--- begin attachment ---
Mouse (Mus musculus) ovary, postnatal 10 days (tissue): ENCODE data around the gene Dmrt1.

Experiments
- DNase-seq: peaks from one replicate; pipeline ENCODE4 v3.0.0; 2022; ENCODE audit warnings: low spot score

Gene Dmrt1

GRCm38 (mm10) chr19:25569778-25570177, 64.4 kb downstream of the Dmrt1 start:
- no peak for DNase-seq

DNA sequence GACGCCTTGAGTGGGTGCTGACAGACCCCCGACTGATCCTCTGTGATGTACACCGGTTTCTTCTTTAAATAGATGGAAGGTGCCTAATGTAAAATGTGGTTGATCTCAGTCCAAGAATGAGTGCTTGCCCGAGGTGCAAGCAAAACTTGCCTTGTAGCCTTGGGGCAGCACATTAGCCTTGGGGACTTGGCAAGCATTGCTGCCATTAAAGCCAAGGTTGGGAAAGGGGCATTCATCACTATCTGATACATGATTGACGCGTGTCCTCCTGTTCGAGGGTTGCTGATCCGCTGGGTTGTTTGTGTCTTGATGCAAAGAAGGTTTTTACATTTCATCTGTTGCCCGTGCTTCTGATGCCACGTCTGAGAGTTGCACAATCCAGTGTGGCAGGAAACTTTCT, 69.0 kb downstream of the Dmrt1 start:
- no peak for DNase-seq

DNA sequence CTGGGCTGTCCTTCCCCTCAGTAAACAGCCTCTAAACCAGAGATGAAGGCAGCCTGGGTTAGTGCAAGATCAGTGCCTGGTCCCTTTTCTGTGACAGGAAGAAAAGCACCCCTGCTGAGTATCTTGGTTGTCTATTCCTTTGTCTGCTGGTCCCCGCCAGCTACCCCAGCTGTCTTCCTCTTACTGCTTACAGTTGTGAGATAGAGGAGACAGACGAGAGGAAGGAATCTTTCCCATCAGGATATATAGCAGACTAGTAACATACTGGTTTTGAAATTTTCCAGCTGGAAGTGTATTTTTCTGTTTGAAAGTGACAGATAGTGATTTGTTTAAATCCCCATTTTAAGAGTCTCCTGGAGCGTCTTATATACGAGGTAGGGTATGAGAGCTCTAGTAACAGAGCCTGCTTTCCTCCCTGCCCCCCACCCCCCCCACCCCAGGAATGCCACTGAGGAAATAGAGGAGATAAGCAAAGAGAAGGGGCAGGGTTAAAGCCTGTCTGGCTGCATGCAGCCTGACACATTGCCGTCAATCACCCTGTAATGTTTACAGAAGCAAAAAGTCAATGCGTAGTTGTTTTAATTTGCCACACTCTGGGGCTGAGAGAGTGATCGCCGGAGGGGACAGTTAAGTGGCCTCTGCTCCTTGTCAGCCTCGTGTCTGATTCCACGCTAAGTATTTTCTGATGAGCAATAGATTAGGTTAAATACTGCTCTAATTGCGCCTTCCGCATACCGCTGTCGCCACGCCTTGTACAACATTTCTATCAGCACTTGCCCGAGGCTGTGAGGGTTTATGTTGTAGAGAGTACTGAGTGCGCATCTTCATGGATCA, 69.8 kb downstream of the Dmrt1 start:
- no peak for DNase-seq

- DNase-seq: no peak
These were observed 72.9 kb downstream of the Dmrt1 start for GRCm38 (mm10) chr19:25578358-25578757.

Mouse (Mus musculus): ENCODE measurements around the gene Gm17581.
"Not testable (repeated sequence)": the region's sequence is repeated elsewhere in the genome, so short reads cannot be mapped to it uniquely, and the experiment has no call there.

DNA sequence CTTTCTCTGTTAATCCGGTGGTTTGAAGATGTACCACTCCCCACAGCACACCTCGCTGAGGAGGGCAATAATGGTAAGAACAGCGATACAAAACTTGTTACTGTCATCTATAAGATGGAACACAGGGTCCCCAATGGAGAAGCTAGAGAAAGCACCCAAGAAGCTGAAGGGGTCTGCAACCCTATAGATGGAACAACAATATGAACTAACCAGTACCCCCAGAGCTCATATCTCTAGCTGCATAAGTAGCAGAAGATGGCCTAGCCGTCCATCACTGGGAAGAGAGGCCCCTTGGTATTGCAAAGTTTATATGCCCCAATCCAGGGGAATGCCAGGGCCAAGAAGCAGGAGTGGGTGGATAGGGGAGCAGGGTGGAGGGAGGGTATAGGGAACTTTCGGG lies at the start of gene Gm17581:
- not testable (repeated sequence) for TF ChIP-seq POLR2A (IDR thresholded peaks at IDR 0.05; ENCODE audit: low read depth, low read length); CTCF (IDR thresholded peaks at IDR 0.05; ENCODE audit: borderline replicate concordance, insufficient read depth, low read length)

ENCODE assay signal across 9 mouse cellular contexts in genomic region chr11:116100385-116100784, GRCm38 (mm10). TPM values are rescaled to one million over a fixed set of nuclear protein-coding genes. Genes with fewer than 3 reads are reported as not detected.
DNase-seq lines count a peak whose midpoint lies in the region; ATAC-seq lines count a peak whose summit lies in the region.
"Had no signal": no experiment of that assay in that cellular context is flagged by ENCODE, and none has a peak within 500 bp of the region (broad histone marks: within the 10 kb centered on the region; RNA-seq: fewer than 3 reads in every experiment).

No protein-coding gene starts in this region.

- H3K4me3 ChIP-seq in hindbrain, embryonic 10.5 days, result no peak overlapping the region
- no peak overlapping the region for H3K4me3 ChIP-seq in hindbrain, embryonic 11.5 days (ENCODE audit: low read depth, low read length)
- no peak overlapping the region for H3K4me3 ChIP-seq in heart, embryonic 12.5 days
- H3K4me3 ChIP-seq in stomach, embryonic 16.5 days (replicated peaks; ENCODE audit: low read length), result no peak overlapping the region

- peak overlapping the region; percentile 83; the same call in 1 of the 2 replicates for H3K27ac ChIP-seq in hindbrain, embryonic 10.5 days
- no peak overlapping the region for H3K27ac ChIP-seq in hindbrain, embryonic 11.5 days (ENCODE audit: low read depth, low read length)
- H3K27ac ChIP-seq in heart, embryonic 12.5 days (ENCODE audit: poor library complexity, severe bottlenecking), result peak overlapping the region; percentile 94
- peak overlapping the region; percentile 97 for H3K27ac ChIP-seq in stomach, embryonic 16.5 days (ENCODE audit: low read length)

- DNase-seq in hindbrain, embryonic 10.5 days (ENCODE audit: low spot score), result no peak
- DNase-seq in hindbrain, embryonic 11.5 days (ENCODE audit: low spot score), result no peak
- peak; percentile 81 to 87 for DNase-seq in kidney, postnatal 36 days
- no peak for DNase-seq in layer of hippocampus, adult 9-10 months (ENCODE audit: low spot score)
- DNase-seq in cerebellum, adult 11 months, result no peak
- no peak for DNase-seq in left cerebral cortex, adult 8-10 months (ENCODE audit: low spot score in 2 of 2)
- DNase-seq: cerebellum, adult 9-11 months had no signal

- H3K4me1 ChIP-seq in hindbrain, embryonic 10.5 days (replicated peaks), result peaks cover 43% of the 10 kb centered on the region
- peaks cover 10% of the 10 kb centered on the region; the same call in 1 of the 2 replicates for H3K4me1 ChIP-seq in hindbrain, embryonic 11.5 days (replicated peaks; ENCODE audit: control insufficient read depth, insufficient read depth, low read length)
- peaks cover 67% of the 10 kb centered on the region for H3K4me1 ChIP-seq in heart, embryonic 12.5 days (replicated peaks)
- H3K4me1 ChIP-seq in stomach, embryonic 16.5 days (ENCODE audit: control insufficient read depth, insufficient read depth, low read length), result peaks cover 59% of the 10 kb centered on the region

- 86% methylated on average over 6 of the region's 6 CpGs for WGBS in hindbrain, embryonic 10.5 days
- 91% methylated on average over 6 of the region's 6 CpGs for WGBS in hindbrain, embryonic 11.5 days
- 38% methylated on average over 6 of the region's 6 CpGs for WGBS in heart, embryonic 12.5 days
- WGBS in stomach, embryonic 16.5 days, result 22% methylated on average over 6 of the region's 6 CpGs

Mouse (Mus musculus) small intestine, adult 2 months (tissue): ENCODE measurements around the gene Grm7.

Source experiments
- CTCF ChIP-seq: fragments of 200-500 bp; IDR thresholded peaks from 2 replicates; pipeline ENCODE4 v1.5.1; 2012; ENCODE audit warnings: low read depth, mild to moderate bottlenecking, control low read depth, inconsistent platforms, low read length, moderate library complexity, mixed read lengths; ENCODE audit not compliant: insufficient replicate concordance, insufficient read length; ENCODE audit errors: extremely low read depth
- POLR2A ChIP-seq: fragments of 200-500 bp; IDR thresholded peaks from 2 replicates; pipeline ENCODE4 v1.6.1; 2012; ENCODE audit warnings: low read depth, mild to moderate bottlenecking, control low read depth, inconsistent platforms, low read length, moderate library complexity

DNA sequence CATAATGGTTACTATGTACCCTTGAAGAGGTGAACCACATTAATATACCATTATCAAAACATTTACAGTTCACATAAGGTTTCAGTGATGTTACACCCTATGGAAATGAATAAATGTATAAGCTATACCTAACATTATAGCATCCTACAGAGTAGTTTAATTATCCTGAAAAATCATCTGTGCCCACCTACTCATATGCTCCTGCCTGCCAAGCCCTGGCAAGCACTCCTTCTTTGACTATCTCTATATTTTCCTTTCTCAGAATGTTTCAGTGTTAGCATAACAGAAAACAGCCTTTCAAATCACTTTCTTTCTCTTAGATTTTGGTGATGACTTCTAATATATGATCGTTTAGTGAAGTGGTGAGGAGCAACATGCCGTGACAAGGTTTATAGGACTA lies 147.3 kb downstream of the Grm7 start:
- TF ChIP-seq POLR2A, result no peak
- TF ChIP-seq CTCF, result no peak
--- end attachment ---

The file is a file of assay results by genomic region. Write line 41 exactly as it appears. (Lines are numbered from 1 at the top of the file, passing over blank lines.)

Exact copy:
- 91% methylated on average over 6 of the region's 6 CpGs for WGBS in hindbrain, embryonic 11.5 days